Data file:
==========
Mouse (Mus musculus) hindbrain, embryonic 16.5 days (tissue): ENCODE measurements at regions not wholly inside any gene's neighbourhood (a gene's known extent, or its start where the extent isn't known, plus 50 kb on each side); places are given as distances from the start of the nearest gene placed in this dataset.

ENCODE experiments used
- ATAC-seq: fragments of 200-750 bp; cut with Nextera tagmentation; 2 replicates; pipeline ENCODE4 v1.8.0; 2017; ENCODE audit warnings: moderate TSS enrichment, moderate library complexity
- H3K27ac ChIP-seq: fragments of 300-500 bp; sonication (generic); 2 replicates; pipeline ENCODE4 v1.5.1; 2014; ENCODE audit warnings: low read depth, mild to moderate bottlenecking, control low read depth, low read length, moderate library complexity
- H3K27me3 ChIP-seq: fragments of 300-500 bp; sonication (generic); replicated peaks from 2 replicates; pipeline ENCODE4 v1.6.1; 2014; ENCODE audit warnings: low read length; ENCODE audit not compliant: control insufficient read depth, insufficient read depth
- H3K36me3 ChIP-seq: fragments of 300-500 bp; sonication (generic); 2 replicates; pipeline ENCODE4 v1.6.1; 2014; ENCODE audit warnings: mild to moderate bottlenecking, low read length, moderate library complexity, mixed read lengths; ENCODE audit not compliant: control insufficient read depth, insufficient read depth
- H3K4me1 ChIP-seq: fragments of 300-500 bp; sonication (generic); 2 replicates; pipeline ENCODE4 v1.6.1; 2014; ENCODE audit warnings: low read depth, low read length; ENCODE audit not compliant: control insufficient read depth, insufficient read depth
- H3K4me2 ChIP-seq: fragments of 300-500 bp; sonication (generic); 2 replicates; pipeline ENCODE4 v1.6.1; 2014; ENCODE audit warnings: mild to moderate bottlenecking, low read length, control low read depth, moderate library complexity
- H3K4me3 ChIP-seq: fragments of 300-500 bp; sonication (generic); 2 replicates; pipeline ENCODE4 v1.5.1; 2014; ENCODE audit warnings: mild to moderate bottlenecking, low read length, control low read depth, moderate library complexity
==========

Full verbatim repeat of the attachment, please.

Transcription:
Mouse (Mus musculus) hindbrain, embryonic 16.5 days (tissue): ENCODE measurements at regions not wholly inside any gene's neighbourhood (a gene's known extent, or its start where the extent isn't known, plus 50 kb on each side); places are given as distances from the start of the nearest gene placed in this dataset.

ENCODE experiments used
- ATAC-seq: fragments of 200-750 bp; cut with Nextera tagmentation; 2 replicates; pipeline ENCODE4 v1.8.0; 2017; ENCODE audit warnings: moderate TSS enrichment, moderate library complexity
- H3K27ac ChIP-seq: fragments of 300-500 bp; sonication (generic); 2 replicates; pipeline ENCODE4 v1.5.1; 2014; ENCODE audit warnings: low read depth, mild to moderate bottlenecking, control low read depth, low read length, moderate library complexity
- H3K27me3 ChIP-seq: fragments of 300-500 bp; sonication (generic); replicated peaks from 2 replicates; pipeline ENCODE4 v1.6.1; 2014; ENCODE audit warnings: low read length; ENCODE audit not compliant: control insufficient read depth, insufficient read depth
- H3K36me3 ChIP-seq: fragments of 300-500 bp; sonication (generic); 2 replicates; pipeline ENCODE4 v1.6.1; 2014; ENCODE audit warnings: mild to moderate bottlenecking, low read length, moderate library complexity, mixed read lengths; ENCODE audit not compliant: control insufficient read depth, insufficient read depth
- H3K4me1 ChIP-seq: fragments of 300-500 bp; sonication (generic); 2 replicates; pipeline ENCODE4 v1.6.1; 2014; ENCODE audit warnings: low read depth, low read length; ENCODE audit not compliant: control insufficient read depth, insufficient read depth
- H3K4me2 ChIP-seq: fragments of 300-500 bp; sonication (generic); 2 replicates; pipeline ENCODE4 v1.6.1; 2014; ENCODE audit warnings: mild to moderate bottlenecking, low read length, control low read depth, moderate library complexity
- H3K4me3 ChIP-seq: fragments of 300-500 bp; sonication (generic); 2 replicates; pipeline ENCODE4 v1.5.1; 2014; ENCODE audit warnings: mild to moderate bottlenecking, low read length, control low read depth, moderate library complexity